What is it about the Bible that makes it different from any other book? Is there any reason to give the Bible any special status over other books? Well, there is one thing that makes the Bible unique and different from any other book ever written- the difference is that God inspired the Bible.
What Is Inspiration?
“All Scripture is God-breathed and is useful for teaching, rebuking, correcting and training in righteousness, so that the man of God may be thoroughly equipped for every good work” (2 Timothy 3:16-17 NIV).
The term “inspiration” is taken from the Greek word theopneustos. “Theopneustos” literally means God breathed just as we read above. The idea behind this word is that God “breathed-out” the Scriptures using the Biblical writers as His agents. The Biblical idea of inspiration also refers to God’s total oversight, guidance, and direction of each Biblical author so that they wrote exactly what He wanted written. Scholar-types like to call this plenary inspiration, meaning that the Bible is totally inspired by God in all its parts.
The Bible is different from every other book because it has this totally unique two-part authorship. God is completely responsible for the content of the Scriptures and each Biblical author’s role was to write down what was received from God. But God didn’t just give each Biblical writer an idea of what to say and then let them to figure out how to say it. God is personally responsible for every single word of the Scriptures, which is why Proverbs 30:5-6 reminds us not to add anything to His words.
Because of this, it may be surprising to see how God chose to use each Biblical writer’s personality, cultural background and writing style to communicate what He wanted written. You see, the Bible’s human authors were not simply robotic word processors or copy machines. The Scriptures display the humanity of each human author through things such as human research (Luke 1:1-4), human emotion (Nehemiah 13:25), and forgetful human memory (1 Corinthians 1:16).
How Did Inspiration Occur?
Above all, you must understand that no prophecy of Scripture came about by the prophet’s own interpretation. For prophecy never had its origin in the will of man, but men spoke from God as they were carried along by the Holy Spirit” (2 Peter 1:20-21 NIV).
In the Scripture quoted above, the apostle Peter helps us understand how this process of inspiration took place. To illustrate this, Peter used a seafaring word in the original language that meant to be moved or carried along in describing how the Scriptures were written. To get an idea of what this means, just picture a sailboat in your mind. Just as the wind moves a sailboat across the water, God also moved the Biblical writers. God “carried along” each Biblical writer so they went exactly where He wanted them to go in their writings just as the wind carries a sailboat across the water.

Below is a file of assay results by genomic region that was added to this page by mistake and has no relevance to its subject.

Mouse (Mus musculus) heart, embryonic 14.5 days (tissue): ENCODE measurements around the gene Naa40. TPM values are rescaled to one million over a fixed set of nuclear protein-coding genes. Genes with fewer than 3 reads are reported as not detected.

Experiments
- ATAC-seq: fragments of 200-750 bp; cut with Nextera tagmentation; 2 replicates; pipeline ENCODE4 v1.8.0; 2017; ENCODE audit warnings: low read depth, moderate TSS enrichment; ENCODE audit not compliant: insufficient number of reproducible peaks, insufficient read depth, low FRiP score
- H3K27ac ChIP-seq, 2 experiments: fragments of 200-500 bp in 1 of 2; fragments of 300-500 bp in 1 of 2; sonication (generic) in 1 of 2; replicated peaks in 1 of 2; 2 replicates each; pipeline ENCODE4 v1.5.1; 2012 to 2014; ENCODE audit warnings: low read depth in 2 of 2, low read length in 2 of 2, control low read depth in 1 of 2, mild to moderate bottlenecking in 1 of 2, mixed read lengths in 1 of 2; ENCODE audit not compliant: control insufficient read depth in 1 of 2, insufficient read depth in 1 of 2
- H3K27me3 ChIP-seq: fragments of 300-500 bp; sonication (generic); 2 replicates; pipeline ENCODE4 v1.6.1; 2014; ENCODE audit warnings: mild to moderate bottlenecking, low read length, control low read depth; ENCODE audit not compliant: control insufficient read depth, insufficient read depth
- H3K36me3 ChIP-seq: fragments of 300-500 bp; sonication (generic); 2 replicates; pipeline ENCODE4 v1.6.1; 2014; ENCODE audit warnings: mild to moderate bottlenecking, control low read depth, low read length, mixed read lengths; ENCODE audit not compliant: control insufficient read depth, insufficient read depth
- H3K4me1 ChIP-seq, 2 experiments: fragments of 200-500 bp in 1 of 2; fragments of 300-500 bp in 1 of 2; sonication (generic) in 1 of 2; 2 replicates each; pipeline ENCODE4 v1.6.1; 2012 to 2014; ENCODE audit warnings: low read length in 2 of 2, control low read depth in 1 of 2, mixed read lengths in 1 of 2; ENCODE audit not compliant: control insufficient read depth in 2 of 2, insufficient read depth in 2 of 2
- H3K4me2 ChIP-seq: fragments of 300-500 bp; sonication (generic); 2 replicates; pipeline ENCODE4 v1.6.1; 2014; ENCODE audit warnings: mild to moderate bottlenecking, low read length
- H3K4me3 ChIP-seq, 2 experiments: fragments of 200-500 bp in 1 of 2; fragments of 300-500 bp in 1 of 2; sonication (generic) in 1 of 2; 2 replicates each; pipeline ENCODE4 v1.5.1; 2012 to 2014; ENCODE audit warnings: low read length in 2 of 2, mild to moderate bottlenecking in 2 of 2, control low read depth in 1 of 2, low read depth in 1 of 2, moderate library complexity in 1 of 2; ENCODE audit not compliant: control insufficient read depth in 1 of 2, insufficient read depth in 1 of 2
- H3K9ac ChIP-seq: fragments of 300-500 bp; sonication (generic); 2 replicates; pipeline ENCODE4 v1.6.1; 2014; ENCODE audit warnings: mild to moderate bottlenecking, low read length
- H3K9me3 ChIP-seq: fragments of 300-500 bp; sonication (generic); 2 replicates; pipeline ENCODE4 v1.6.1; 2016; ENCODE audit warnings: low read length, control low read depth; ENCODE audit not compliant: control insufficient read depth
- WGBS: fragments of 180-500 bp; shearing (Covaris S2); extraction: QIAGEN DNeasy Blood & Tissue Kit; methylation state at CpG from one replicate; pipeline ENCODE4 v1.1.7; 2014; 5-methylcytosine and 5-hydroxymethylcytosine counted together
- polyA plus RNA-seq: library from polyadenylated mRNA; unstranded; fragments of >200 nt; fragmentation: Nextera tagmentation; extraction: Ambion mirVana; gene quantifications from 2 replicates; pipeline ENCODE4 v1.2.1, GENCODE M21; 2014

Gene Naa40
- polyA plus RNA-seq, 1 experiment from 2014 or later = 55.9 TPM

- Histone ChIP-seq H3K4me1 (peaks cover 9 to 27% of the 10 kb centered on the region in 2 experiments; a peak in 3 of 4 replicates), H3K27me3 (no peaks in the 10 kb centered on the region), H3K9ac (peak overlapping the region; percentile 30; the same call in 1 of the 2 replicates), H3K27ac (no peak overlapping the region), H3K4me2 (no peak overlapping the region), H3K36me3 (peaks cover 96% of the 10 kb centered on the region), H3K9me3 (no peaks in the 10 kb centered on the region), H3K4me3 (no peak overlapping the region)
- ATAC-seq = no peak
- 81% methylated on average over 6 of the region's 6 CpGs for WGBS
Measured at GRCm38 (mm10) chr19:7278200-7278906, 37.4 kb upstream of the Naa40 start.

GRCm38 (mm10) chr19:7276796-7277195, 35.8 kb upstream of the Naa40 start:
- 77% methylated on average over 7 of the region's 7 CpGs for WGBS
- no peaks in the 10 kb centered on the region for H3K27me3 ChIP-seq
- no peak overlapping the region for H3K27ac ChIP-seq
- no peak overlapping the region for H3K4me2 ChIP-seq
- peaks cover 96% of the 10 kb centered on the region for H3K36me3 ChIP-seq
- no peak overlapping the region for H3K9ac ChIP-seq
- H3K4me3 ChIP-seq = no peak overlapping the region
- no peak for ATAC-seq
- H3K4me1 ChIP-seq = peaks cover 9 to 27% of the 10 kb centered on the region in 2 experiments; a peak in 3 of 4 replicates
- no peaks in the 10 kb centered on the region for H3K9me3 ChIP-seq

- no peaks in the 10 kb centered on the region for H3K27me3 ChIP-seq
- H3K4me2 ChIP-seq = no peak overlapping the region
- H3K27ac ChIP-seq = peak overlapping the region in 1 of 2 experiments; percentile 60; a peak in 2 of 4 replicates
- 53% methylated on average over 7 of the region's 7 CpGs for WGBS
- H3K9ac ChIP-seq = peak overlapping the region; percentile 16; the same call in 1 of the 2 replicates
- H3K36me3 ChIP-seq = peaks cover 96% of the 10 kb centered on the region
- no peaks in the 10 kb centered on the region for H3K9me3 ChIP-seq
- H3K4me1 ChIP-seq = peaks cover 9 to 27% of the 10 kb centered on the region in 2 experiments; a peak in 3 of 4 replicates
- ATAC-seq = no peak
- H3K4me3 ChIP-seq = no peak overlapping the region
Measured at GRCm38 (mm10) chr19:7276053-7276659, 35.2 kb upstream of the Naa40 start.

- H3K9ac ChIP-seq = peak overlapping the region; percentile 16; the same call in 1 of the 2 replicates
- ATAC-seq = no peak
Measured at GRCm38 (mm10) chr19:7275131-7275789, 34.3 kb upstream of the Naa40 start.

Each Biblical book had it’s beginnings in a message from God to each Biblical writer. These messages took many forms including…
- a voice from a burning bush (Moses in Exodus 3:2-5)
- a prophetic vision (Ezekiel, Isaiah and others)
- a study of some other prophecy (Daniel 9:2)
- the accumulation of a lifetime’s worth of experience (Solomon in Proverbs and Ecclesiastes)
- or an undefined means of communication such as, “The word of the Lord came to me…” or similar statements (which are found over 3800 times in the Old Testament)
So God used many different methods to reveal His message to each Biblical writer. This is summed up well by Hebrews 1:1 where it says, “Long ago God spoke in many different ways to our fathers through the prophets [in visions, dreams, and even face to face], telling them little by little about his plans.”
What The Bible Claims Regarding Inspiration
Over and over throughout the Bible, we find that it claims to be the written word of God. For example, the words God said and God spoke appear dozens of times within the pages of Scripture. In fact, the Bible records that the inspired Word of God was accepted by those who followed God (Acts 17:11) and even by those who didn’t (2 Kings 5:15).
The Scriptures also claim that God’s inspiration of the Bible covers both the Old Testament and the New Testament. This is seen in 1 Timothy 5:18 where we read, “…the Scripture says, ‘Do not muzzle the ox while it is treading out the grain,’ and ‘The worker deserves his wages'” (NIV). So what’s so special about that? Well, 1 Timothy 5:18 quotes an Old Testament passage (Deuteronomy 5:24- “Do not muzzle an ox…”) right alongside the words of Jesus found in Luke 10:7 and refers to both of them as “Scripture.”
Here’s some more of what the Bible has to say regarding itself and it’s inspiration by God….
“He then said to me: ‘Son of man, go now to the house of Israel and speak my words to them…'” (Ezekiel 3:4).”
Then the LORD reached out his hand and touched my mouth and said to me, “Now, I have put my words in your mouth'” (Jeremiah 1:9).
“This is what we speak, not in words taught us by human wisdom but in words taught by the Spirit, expressing spiritual truths in spiritual words” (1 Corinthians 2:13).
“And we also thank God continually because, when you received the word of God, which you heard from us, you accepted it not as the word of men, but as it actually is, the word of God, which is at work in you who believe” (1 Thessalonians 2:13 NIV).
God “breathed out” His word through the Biblical writers so that you could have a written record of His message. Remember, all these things were written down for your benefit so that you might have an accurate understanding of who God is and of His power to work in your life. (see 1 Corinthians 10:11).